Sky was home after about ten minutes instead of the usual 45 minutes that it takes to walk to the Co-op, grocery shop, and walk home. He was headed out to buy supplies for our recently inaugurated “Burger Night” when we have dinner with Sayer and Emma and other friends who come by. We buy the food, and Sayer does the cooking. It’s always yummy, and something to look forward to. But, no more shopping for Sky.
“Is that someone I should meet?"
Sky was coming in the front door, while Emma was coming in the porch door. He beckoned me over, and said the above while pointing at Emma. Emma, Sayer, and I were startled, but I calmly replied, “That’s Emma.” We all wonder when it will happen again.
For almost four years, we have been living here on Hyde Street. We — Sayer, Emma, Sky and me — bought the house, renovated it, and have been happily calling this place “home.” We have a great backyard loaded with garden beds and fruit bushes. We live within walking distance of downtown. We have fine neighbors, by and large, and, except for our recent break-in, it’s been a peaceful place to live. Sky doesn’t remember that it’s called Hyde Street anymore, but he’s come up with the next best.
“We need to make plans. Where are we going to sleep tonight?"
Not only does Sky not remember the name of our street anymore, he no longer knows this is our home. Every morning and every evening, he wants to know where we are going to sleep. Despite me telling him this is our home, and showing him our bed with the quilts I made for us, he repeats the question multiple times a day. At other times, he thinks we’re just starting the renovations or are building another house on top of this one, or maybe another one in the backyard. We’ve been having this conversation every day, multiple times a day, for the past two weeks.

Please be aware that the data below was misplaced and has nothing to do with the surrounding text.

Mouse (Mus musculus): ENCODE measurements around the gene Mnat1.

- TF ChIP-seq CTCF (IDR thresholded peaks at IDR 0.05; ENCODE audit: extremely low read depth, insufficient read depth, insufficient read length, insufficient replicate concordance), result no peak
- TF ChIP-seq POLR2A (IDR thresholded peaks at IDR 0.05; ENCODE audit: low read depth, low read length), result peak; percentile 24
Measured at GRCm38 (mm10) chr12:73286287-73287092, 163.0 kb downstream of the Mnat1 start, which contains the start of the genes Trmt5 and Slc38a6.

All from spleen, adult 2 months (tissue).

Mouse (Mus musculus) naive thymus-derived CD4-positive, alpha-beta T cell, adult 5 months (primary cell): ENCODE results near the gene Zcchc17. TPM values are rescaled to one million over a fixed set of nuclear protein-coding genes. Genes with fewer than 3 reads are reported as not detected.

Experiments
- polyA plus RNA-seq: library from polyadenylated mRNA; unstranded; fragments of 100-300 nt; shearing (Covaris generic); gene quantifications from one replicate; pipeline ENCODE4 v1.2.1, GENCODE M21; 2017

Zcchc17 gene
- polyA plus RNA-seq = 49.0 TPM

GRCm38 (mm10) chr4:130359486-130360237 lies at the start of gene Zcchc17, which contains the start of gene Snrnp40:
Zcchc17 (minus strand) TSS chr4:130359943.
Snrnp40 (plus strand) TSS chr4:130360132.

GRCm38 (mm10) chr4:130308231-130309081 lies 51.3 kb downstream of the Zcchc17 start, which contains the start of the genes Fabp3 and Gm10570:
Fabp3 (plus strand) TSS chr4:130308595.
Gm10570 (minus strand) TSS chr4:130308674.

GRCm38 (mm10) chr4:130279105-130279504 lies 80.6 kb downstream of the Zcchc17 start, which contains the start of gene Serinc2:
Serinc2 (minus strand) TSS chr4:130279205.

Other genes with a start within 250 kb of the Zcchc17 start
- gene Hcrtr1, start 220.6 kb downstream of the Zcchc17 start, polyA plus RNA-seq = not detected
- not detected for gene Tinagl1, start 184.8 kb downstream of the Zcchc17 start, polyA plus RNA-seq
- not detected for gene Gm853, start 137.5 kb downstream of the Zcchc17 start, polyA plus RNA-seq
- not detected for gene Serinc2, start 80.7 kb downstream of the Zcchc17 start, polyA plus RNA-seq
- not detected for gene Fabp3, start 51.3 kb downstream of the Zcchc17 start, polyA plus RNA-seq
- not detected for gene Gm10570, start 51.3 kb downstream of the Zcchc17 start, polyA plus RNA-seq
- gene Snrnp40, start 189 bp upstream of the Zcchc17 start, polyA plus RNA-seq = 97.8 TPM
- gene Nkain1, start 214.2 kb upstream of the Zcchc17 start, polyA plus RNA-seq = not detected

“You’ve just heard some very important information. Let’s take a few moments right now to consider this material, and then we’ll open it up for questions.”
I usually have a book that I’m reading out loud to Sky as he can’t read the printed word anymore, and relies on audio books. When I find something interesting that I think he’ll also enjoy, I plan on spending some time every day reading to him. So, the other day I started reading On Tyranny by Timothy Snyder (excellent book!), and when I finished the first chapter, Sky said the above to some mysterious class across the room. Not only did he say this, he said it in a very professorial voice, a voice I have never heard come out of his mouth in all these 35 years we’ve been together. I imagine he was channeling one of his Amherst professors.
“That’s Marianne. She had a sewing business.”
As the definition of “short term memory loss” now includes almost everything going back four years, Sky’s long term memory is excellent. He lived on a commune for 15 years in the 1970s and 80s, and one of his co-communards has been posting photos on Facebook of the good old days of the back-to-the-land hippies. The poster will ask “Does anyone know who these people are?” and Sky will always have an answer. Not only will he know their name, but he’ll also be able to tell you something about them, how long they stayed, how they contributed, etc.
The brain is a mysterious thing.